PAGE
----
3 results in English
Relation of the Voyage to Port Royal in Acadia, or New France
Diéreville was a French surgeon and poet who in 1699‒1700 made a voyage to New France, which he recounted in his Relation du voyage du Port-Royal de l'Acadie, ou de la Nouvelle France (Relation of the voyage to Port Royal in Acadia or New France), published in 1708 in Rouen. His full name is unknown, as is information about his life beyond the few autobiographical details offered in his account. He appears to have studied surgery in Paris and published a number of poems in a French literary ...
United States. Northern Part
This manuscript map, in pen-and-ink and watercolor, dating from 1708 mainly shows the English colonies of Pennsylvania and New York as their geography was understood at that time. It encompasses the region stretching from Lake Michigan (Lake Illinois on this map) to the west, Ontario and Quebec to the north, western New England to the east, and Virginia and the southern Appalachian Mountains to the south. The map identifies the territories inhabited by many different Indian tribes and provides historical information about tribal conflicts and population transfers. It also shows ...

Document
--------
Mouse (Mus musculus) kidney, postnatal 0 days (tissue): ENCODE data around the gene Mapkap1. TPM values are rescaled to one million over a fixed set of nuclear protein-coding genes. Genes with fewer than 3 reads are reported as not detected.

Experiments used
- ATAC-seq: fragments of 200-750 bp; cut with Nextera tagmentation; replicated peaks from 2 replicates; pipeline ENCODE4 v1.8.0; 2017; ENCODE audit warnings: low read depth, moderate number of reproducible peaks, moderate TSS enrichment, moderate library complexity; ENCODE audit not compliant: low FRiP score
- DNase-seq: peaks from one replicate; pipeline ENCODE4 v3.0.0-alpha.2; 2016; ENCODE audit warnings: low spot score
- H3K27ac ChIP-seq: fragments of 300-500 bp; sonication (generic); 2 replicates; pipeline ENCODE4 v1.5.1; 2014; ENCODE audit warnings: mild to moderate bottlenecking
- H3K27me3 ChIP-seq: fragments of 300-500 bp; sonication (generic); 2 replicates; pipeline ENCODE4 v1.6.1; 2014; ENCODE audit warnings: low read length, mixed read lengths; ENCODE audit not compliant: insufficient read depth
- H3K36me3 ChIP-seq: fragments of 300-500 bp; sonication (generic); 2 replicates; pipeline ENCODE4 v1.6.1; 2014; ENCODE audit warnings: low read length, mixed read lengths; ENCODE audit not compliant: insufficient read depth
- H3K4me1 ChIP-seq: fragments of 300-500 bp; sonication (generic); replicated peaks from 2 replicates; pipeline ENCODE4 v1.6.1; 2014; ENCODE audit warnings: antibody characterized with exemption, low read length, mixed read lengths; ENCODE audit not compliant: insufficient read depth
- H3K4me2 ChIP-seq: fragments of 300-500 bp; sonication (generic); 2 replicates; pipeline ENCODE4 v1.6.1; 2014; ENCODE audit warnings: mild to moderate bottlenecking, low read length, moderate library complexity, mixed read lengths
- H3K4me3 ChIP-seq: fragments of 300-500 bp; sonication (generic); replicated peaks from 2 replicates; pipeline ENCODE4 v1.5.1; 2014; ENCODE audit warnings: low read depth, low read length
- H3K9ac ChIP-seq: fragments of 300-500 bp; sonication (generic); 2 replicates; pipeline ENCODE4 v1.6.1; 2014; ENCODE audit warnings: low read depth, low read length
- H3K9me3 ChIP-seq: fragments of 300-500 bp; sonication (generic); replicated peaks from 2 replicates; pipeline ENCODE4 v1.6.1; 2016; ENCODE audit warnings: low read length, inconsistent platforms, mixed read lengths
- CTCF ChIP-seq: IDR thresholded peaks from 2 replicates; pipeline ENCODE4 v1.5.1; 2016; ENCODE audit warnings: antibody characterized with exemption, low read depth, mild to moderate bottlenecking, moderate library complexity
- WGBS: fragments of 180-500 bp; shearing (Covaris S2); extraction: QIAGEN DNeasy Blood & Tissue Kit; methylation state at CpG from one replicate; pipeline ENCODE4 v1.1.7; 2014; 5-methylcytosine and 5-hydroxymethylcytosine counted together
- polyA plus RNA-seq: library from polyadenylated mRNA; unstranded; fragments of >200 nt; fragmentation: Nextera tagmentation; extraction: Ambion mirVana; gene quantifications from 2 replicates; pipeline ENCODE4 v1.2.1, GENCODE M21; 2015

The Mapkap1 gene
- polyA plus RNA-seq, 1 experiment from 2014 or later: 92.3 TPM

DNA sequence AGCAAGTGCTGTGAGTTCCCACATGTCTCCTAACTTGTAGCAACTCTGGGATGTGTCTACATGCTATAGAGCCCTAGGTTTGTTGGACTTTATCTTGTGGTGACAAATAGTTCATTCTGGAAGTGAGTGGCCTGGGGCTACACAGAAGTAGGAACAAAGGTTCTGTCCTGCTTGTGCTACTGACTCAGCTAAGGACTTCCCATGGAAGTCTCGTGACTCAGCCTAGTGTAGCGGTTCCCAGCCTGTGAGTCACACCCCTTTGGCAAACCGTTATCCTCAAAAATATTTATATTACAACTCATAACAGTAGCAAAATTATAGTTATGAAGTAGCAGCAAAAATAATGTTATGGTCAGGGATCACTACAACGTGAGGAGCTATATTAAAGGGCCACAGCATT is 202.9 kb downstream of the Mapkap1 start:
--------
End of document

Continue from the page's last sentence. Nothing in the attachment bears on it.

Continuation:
Contributed by Library of Congress
Portable Atlas, or, the New Theater of War in Europe
Daniel de la Feuille was a watchmaker, goldsmith, engraver, and bookseller in Amsterdam in the late 17th and early 18th centuries. He was also a prolific mapmaker. In this “portable atlas,” de la Feuille documented the intricacies of the War of Spanish Succession (1701-14), which began after the Habsburg king of Spain, Charles II, died and left his kingdom to Philip, the Duke of Anjou and the grandson of the French Bourbon king, Louis XIV. Worried that France’s Sun King intended to dominate Europe by consolidating his power in ...
Contributed by Library of Congress